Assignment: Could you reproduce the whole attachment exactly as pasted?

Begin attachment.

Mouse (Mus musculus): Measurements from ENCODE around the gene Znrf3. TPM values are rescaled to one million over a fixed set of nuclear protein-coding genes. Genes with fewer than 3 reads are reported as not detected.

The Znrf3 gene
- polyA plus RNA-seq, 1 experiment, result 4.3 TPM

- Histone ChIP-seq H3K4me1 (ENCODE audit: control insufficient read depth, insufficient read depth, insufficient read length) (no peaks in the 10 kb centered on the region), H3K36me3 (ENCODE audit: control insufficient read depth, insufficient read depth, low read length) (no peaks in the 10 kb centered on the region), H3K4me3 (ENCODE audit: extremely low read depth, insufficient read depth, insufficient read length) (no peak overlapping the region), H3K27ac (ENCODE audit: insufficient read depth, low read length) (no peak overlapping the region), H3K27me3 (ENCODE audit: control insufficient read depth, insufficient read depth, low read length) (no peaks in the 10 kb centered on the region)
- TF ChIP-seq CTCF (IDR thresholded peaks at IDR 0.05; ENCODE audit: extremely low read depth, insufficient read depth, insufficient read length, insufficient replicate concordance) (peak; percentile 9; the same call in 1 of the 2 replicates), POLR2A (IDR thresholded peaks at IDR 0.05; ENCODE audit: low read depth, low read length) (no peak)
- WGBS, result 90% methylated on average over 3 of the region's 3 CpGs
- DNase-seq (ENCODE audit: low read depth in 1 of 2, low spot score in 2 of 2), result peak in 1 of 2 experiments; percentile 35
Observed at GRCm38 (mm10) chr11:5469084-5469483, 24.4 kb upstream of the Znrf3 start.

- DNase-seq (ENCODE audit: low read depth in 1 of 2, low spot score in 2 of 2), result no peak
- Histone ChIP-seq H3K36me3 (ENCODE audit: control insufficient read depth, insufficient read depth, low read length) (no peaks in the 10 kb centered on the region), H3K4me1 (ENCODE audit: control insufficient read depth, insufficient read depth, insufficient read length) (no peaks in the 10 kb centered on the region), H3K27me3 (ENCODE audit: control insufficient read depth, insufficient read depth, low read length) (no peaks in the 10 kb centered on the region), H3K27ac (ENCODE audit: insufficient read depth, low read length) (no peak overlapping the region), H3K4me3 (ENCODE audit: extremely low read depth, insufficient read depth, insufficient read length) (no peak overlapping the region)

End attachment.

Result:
Mouse (Mus musculus): Measurements from ENCODE around the gene Znrf3. TPM values are rescaled to one million over a fixed set of nuclear protein-coding genes. Genes with fewer than 3 reads are reported as not detected.

The Znrf3 gene
- polyA plus RNA-seq, 1 experiment, result 4.3 TPM

- Histone ChIP-seq H3K4me1 (ENCODE audit: control insufficient read depth, insufficient read depth, insufficient read length) (no peaks in the 10 kb centered on the region), H3K36me3 (ENCODE audit: control insufficient read depth, insufficient read depth, low read length) (no peaks in the 10 kb centered on the region), H3K4me3 (ENCODE audit: extremely low read depth, insufficient read depth, insufficient read length) (no peak overlapping the region), H3K27ac (ENCODE audit: insufficient read depth, low read length) (no peak overlapping the region), H3K27me3 (ENCODE audit: control insufficient read depth, insufficient read depth, low read length) (no peaks in the 10 kb centered on the region)
- TF ChIP-seq CTCF (IDR thresholded peaks at IDR 0.05; ENCODE audit: extremely low read depth, insufficient read depth, insufficient read length, insufficient replicate concordance) (peak; percentile 9; the same call in 1 of the 2 replicates), POLR2A (IDR thresholded peaks at IDR 0.05; ENCODE audit: low read depth, low read length) (no peak)
- WGBS, result 90% methylated on average over 3 of the region's 3 CpGs
- DNase-seq (ENCODE audit: low read depth in 1 of 2, low spot score in 2 of 2), result peak in 1 of 2 experiments; percentile 35
Observed at GRCm38 (mm10) chr11:5469084-5469483, 24.4 kb upstream of the Znrf3 start.

- DNase-seq (ENCODE audit: low read depth in 1 of 2, low spot score in 2 of 2), result no peak
- Histone ChIP-seq H3K36me3 (ENCODE audit: control insufficient read depth, insufficient read depth, low read length) (no peaks in the 10 kb centered on the region), H3K4me1 (ENCODE audit: control insufficient read depth, insufficient read depth, insufficient read length) (no peaks in the 10 kb centered on the region), H3K27me3 (ENCODE audit: control insufficient read depth, insufficient read depth, low read length) (no peaks in the 10 kb centered on the region), H3K27ac (ENCODE audit: insufficient read depth, low read length) (no peak overlapping the region), H3K4me3 (ENCODE audit: extremely low read depth, insufficient read depth, insufficient read length) (no peak overlapping the region)